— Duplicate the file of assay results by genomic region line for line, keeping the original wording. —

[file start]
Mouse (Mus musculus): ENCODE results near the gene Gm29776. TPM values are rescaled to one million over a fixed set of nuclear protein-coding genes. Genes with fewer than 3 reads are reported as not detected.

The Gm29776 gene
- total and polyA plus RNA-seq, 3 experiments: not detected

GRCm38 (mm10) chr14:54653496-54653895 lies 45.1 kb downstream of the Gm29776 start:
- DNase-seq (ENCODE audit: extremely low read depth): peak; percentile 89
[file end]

Mouse (Mus musculus): ENCODE results near the gene Gm29776. TPM values are rescaled to one million over a fixed set of nuclear protein-coding genes. Genes with fewer than 3 reads are reported as not detected.

The Gm29776 gene
- total and polyA plus RNA-seq, 3 experiments: not detected

GRCm38 (mm10) chr14:54653496-54653895 lies 45.1 kb downstream of the Gm29776 start:
- DNase-seq (ENCODE audit: extremely low read depth): peak; percentile 89